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The Wild Hunt of Odin by Peter Nicolai Arbo (1872) (Public Domain)

The Man Who Was Wednesday: The Norse Origin of Christmas


Christmastide traditions are a glorious amalgamation of customs and practices that have been appropriated wholesale from other belief systems, primarily those of Ancient Rome. But Rome is only part of the story because over the centuries Christmas has also acquired a number of key traditions drawn from the pagan Germanic and later Norse peoples who dominated Western Europe in the years following the collapse of the Roman Empire. This connection is all the more pertinent this year as Christmas Day falls on a Wednesday.

Christmas with the Yule Log. Illustrated London News 23 December 1848 (Public Domain)

Christmas with the Yule Log. Illustrated London News 23 December 1848 (Public Domain)

Have a Cool Yule

Today the words Yule and Yuletide are frequently used as an alternative to Christmas or the Holiday Season. “Happy Holidays”, “Merry Christmas”, “Have a Cool Yule” are just slogans used on Christmas cards and gift tags without a thought to their origin. In brief, Yule was a midwinter festival celebrated by the Germanic peoples of post-Roman Europe, the people now called the Saxons (or Anglo-Saxons in Britain). There is linguistic evidence to suggest the concept of the Yule festivities dates as far back as the fourth century AD but given these were primarily pre-literate cultures who left behind no written records, its origins may be far, far older. Yule was later adopted by the Norse people of Scandinavia, the people better known as the Vikings – the Norse term was yulblót.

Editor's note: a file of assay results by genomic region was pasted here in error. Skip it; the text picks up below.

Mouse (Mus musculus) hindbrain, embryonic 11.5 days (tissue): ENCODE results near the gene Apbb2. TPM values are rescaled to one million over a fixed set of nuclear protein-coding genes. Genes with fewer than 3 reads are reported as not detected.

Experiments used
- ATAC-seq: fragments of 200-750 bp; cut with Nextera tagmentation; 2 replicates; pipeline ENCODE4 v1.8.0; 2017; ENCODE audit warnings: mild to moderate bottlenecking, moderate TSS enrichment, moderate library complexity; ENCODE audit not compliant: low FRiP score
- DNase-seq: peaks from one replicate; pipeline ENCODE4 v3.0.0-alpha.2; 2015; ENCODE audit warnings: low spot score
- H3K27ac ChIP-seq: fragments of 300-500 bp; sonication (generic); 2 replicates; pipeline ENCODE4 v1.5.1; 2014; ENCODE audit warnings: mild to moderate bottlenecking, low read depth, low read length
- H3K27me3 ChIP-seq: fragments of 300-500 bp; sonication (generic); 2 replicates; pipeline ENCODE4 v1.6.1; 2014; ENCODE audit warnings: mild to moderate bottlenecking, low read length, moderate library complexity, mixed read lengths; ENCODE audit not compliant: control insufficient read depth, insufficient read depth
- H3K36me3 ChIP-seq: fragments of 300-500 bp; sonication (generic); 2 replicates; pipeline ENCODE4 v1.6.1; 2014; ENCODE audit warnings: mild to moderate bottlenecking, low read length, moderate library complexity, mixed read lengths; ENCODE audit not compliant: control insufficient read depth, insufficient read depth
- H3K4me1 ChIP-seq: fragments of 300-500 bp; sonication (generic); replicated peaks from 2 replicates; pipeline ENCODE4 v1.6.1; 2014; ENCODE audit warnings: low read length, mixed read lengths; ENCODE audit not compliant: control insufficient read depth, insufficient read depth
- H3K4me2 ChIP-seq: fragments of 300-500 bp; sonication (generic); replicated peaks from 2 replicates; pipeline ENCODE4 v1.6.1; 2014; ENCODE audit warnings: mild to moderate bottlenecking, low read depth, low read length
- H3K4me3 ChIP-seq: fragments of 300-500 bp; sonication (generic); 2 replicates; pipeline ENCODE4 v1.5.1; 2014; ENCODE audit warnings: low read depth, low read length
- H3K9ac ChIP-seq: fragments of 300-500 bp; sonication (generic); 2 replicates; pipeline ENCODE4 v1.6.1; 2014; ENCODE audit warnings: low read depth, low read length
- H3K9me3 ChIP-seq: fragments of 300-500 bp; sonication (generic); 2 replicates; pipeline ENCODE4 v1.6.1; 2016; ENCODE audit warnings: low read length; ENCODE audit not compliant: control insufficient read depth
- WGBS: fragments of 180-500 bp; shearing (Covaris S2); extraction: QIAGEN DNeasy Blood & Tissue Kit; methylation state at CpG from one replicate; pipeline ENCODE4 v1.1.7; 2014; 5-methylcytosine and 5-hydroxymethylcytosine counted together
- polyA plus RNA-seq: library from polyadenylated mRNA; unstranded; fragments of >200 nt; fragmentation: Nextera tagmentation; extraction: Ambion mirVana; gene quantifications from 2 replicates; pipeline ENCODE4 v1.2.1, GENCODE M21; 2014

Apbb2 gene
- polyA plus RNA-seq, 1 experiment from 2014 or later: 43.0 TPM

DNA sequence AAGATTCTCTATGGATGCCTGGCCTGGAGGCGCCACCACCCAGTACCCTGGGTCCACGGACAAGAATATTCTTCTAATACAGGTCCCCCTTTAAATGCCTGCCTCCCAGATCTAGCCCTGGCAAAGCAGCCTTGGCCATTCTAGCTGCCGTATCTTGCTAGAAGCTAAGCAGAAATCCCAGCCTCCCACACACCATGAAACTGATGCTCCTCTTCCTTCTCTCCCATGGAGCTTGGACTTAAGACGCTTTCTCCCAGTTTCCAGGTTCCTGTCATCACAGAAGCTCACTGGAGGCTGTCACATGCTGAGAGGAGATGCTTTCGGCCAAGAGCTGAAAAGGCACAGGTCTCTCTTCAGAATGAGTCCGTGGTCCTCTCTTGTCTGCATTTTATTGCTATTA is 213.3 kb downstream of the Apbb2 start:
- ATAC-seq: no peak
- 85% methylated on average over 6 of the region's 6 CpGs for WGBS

To these peoples, Yule was a period of celebrating the Winter Solstice, that turning point in the year when the nights stopped getting longer and the days began growing longer. It was a time of hope, a recognition that winter was coming to an end and that summer would eventually return. It was a time of feasting, when livestock would be sacrificed and eaten, and it was a time of communal drinking, singing and merrymaking.

Feasting with Odin in Valhalla by Emil Doepler (1905) (Public Domain)

Feasting with Odin in Valhalla by Emil Doepler (1905) (Public Domain)

Although there is some debate as to just how long the Yuletide celebrations lasted – some sources suggest two months (from mid-November to mid-January) whereas the 10th-century monarch King Hakon the Good of Norway said three days “or as long as the ale lasted “– it is widely believed it was a period of 12 days running from either the winter solstice or Modranicht (Mothers’ Night). So, for example, this year Yule runs from Sunday December 22, 2019 to Thursday January 2, 2020.


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Charles Christian is a UK-based barrister and Reuters correspondent turned writer, journalist, radio presenter, podcaster, and sometime werewolf hunter. He writes the monthly Ritual Year column for Ancient Origins Magazine. His blog and his Weird Tales Radio Show podcasts can be found at  and he is on Twitter at @Christian Uncut

Top Image: The Wild Hunt of Odin by Peter Nicolai Arbo (1872) (Public Domain)

By Charles Christian



Celebrations are because the Sun of god has been born (or born again).
The Sun of God turns water into wine (along with a bunch of grapes).
The Sun of God walks on water, at least when the water ripples the reflected light looks just like foot steps, as you walk so the footsteps walk forward, mesmerising to watch.

The Sun of God performs a miracle every day.

The ancients revered the Sun of God as Christians do today.


Charles Christian is an English barrister and Reuters correspondent turned writer, editor, podcaster, award-winning tech journalist and sometime werewolf hunter now a chronicler of weird tales in weird times. As well as being a regular contributor to Ancient Origins Premium,... Read More

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